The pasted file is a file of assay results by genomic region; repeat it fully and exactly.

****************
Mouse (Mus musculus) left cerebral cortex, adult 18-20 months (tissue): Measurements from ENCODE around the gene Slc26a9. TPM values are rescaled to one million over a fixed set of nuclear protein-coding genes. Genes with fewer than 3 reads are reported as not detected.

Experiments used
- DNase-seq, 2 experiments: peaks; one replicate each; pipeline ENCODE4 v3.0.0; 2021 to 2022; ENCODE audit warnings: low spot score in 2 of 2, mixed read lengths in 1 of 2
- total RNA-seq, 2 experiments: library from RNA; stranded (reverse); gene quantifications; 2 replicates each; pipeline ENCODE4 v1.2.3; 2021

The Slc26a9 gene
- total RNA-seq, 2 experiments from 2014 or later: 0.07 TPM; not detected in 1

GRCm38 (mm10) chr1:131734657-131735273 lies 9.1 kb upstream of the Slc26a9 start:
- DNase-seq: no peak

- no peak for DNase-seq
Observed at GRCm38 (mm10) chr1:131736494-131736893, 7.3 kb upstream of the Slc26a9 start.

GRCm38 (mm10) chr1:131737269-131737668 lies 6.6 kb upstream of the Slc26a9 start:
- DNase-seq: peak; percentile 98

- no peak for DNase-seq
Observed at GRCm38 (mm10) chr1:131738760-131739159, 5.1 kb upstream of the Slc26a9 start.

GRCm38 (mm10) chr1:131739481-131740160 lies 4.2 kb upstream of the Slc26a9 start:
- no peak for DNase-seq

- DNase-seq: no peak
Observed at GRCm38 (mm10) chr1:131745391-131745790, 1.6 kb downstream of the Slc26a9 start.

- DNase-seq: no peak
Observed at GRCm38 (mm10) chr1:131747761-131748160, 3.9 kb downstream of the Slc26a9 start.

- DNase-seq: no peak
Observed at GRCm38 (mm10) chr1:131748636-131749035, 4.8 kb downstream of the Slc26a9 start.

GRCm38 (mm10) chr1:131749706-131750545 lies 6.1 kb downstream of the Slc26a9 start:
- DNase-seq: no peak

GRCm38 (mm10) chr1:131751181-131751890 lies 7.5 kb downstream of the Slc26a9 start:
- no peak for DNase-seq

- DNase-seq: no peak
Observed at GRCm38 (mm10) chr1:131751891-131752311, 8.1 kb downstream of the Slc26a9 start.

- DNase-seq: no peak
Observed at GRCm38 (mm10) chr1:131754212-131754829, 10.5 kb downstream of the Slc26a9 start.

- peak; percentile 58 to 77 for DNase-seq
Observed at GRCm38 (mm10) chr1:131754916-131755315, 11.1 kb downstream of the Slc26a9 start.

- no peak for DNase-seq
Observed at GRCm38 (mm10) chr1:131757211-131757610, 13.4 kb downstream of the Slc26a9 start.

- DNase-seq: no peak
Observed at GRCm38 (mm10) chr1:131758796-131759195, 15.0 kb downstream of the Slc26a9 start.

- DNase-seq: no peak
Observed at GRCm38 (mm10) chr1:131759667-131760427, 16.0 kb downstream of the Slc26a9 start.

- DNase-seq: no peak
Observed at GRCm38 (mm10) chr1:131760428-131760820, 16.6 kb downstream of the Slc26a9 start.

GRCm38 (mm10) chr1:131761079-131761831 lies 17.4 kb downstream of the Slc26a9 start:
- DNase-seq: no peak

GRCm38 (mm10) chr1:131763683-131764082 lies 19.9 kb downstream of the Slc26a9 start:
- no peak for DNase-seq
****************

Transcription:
Mouse (Mus musculus) left cerebral cortex, adult 18-20 months (tissue): Measurements from ENCODE around the gene Slc26a9. TPM values are rescaled to one million over a fixed set of nuclear protein-coding genes. Genes with fewer than 3 reads are reported as not detected.

Experiments used
- DNase-seq, 2 experiments: peaks; one replicate each; pipeline ENCODE4 v3.0.0; 2021 to 2022; ENCODE audit warnings: low spot score in 2 of 2, mixed read lengths in 1 of 2
- total RNA-seq, 2 experiments: library from RNA; stranded (reverse); gene quantifications; 2 replicates each; pipeline ENCODE4 v1.2.3; 2021

The Slc26a9 gene
- total RNA-seq, 2 experiments from 2014 or later: 0.07 TPM; not detected in 1

GRCm38 (mm10) chr1:131734657-131735273 lies 9.1 kb upstream of the Slc26a9 start:
- DNase-seq: no peak

- no peak for DNase-seq
Observed at GRCm38 (mm10) chr1:131736494-131736893, 7.3 kb upstream of the Slc26a9 start.

GRCm38 (mm10) chr1:131737269-131737668 lies 6.6 kb upstream of the Slc26a9 start:
- DNase-seq: peak; percentile 98

- no peak for DNase-seq
Observed at GRCm38 (mm10) chr1:131738760-131739159, 5.1 kb upstream of the Slc26a9 start.

GRCm38 (mm10) chr1:131739481-131740160 lies 4.2 kb upstream of the Slc26a9 start:
- no peak for DNase-seq

- DNase-seq: no peak
Observed at GRCm38 (mm10) chr1:131745391-131745790, 1.6 kb downstream of the Slc26a9 start.

- DNase-seq: no peak
Observed at GRCm38 (mm10) chr1:131747761-131748160, 3.9 kb downstream of the Slc26a9 start.

- DNase-seq: no peak
Observed at GRCm38 (mm10) chr1:131748636-131749035, 4.8 kb downstream of the Slc26a9 start.

GRCm38 (mm10) chr1:131749706-131750545 lies 6.1 kb downstream of the Slc26a9 start:
- DNase-seq: no peak

GRCm38 (mm10) chr1:131751181-131751890 lies 7.5 kb downstream of the Slc26a9 start:
- no peak for DNase-seq

- DNase-seq: no peak
Observed at GRCm38 (mm10) chr1:131751891-131752311, 8.1 kb downstream of the Slc26a9 start.

- DNase-seq: no peak
Observed at GRCm38 (mm10) chr1:131754212-131754829, 10.5 kb downstream of the Slc26a9 start.

- peak; percentile 58 to 77 for DNase-seq
Observed at GRCm38 (mm10) chr1:131754916-131755315, 11.1 kb downstream of the Slc26a9 start.

- no peak for DNase-seq
Observed at GRCm38 (mm10) chr1:131757211-131757610, 13.4 kb downstream of the Slc26a9 start.

- DNase-seq: no peak
Observed at GRCm38 (mm10) chr1:131758796-131759195, 15.0 kb downstream of the Slc26a9 start.

- DNase-seq: no peak
Observed at GRCm38 (mm10) chr1:131759667-131760427, 16.0 kb downstream of the Slc26a9 start.

- DNase-seq: no peak
Observed at GRCm38 (mm10) chr1:131760428-131760820, 16.6 kb downstream of the Slc26a9 start.

GRCm38 (mm10) chr1:131761079-131761831 lies 17.4 kb downstream of the Slc26a9 start:
- DNase-seq: no peak

GRCm38 (mm10) chr1:131763683-131764082 lies 19.9 kb downstream of the Slc26a9 start:
- no peak for DNase-seq